The move is seen as a huge win for women’s healthcare
Today, the Supreme Court refused to consider efforts by some Republican-led states to block funding for Planned Parenthood. This means patients can use Medicaid coverage for pregnancy-related services through the health organization — a major win for women’s healthcare.
The court left federal appeals court rulings in place in Kansas and Louisiana which said that states “violate federal law when they terminate Medicaid contracts with Planned Parenthood affiliates who offer preventive care for low income women,” CNN reported. This is not for abortion-related services, but these laws were originally passed by legislatures who were against Planned Parenthood because they provide abortions. So, women were being denied the ability to receive other potentially life-saving services like mammograms, cancer screenings, and annual health checks.
Planned Parenthood is the nation’s largest provider of abortions. Over two million women also use its clinics for reproductive and healthcare services mentioned above, many of whom are on Medicaid (one in five Americans are enrolled in Medicaid).
Despite concerns the highest court in the land may have a conservative slant given Justice Brett Kavanaugh’s recent appointment, only three judges dissented — Associate Justices Clarence Thomas, Samuel Alito, and Neil Gorsuch – saying the court should’ve taken the case. Chief Justice John Roberts and Justice Brett Kavanaugh did not.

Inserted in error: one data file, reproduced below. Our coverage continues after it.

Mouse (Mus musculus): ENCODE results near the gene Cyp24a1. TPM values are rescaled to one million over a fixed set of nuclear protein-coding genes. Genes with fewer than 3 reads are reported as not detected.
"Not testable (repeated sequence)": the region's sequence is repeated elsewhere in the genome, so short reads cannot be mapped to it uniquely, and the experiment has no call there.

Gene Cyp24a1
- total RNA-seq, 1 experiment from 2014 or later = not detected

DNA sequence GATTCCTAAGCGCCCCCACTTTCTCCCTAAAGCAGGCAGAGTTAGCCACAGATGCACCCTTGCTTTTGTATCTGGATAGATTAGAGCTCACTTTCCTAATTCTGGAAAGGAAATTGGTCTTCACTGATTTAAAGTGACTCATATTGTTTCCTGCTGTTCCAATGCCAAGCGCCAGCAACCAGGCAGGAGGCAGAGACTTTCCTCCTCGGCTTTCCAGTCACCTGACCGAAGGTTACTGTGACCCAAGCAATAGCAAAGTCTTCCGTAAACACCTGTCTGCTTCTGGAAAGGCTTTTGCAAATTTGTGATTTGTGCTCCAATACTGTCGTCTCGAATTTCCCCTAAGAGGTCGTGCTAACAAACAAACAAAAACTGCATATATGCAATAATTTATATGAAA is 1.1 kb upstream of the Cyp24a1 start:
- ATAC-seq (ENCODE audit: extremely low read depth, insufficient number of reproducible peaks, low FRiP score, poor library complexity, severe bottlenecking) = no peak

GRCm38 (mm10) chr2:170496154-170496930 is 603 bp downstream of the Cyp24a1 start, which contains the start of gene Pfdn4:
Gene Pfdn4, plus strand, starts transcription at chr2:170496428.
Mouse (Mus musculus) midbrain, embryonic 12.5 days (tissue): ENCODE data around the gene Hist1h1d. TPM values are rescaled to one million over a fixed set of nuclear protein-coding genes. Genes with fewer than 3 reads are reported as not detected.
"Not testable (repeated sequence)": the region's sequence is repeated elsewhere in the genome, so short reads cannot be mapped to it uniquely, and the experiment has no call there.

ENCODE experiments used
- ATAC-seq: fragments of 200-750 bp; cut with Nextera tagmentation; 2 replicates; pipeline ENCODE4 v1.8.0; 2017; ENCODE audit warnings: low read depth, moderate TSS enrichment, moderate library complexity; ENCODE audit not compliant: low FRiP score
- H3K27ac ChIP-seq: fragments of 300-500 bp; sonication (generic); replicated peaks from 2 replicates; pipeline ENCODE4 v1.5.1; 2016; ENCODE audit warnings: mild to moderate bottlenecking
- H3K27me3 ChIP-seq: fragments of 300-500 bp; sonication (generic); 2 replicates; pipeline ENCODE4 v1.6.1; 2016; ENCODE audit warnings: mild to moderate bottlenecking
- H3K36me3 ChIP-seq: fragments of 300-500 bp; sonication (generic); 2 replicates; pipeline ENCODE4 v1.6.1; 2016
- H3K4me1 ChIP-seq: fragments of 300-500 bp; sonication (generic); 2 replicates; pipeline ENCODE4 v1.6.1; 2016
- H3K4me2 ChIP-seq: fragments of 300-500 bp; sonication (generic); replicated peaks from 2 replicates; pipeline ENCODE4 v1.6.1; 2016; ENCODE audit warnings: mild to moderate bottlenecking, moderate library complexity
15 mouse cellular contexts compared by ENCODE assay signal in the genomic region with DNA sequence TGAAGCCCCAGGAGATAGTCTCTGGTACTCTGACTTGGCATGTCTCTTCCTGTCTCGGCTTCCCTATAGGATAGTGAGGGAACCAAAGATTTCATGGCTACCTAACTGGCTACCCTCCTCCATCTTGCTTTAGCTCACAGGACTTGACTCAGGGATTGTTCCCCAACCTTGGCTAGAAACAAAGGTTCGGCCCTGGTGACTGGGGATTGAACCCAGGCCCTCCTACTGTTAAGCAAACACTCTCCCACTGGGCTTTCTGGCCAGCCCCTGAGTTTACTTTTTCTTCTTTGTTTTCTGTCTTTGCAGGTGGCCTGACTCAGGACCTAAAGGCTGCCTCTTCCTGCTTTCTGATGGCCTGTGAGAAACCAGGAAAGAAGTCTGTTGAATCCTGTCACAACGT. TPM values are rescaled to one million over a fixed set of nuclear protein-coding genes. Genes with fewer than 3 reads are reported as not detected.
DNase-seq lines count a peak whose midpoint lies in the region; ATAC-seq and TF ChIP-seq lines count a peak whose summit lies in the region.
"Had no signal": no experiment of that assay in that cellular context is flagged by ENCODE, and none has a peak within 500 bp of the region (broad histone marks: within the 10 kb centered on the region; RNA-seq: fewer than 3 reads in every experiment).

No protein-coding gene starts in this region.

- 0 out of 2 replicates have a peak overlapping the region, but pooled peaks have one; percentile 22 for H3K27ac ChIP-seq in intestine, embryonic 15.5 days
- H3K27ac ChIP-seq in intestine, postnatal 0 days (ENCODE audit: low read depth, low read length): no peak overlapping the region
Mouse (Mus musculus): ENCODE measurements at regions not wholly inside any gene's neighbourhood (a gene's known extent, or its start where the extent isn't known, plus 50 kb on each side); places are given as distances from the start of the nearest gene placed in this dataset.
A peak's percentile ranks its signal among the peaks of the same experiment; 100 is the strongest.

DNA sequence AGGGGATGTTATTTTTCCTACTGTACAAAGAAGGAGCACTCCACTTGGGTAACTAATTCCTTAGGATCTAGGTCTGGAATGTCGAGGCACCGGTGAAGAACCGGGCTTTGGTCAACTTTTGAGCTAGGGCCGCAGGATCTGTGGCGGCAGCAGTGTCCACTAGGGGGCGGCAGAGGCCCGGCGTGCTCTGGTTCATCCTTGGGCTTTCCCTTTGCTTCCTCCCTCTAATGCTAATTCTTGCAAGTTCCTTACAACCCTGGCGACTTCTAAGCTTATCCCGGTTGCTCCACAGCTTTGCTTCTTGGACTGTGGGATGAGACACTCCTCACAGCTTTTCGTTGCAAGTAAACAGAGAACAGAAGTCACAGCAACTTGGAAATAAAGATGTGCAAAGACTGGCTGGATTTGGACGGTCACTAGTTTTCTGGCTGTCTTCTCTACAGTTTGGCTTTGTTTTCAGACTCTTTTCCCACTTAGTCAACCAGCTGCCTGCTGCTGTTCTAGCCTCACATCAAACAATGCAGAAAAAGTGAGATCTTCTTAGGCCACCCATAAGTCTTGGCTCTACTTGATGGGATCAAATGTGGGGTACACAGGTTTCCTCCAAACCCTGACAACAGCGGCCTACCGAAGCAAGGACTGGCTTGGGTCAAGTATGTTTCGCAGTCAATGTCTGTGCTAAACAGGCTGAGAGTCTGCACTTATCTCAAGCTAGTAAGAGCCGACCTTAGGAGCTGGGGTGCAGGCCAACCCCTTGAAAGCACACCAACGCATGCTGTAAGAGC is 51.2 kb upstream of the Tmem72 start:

Conservatives have long fought against Planned Parenthood and other abortion providers, so this decision is one that is sure to fire up republican lawmakers and special interest groups.
“What explains the court’s refusal to do its job here?” Justice Thomas wrote of the court’s decision. “I suspect it has something to do with the fact that some respondents in these cases are named ‘Planned Parenthood.’ That makes the court’s decision particularly troubling, as the question presented has nothing to do with abortion.”
There have been similar defunding efforts underway in Arizona and Indiana, both of which were blocked. Cases in Ohio and Texas are currently being contested (Arkansas is the only state allowed to deny funds).
Kansas and Louisiana moved to terminate Medicaid contracts alleging, among other things, that Planned Parenthoods sold fetal tissue and body parts for profit, both of which have been disputed by the organization.
“States may not terminate providers from their Medicaid program for any reason they see fit, especially when that reason is unrelated to the provider’s competence and the quality of the health care it provides” a panel of judges on the 10th Circuit Court of Appeals held last February. A decision that, for now, will be protected.
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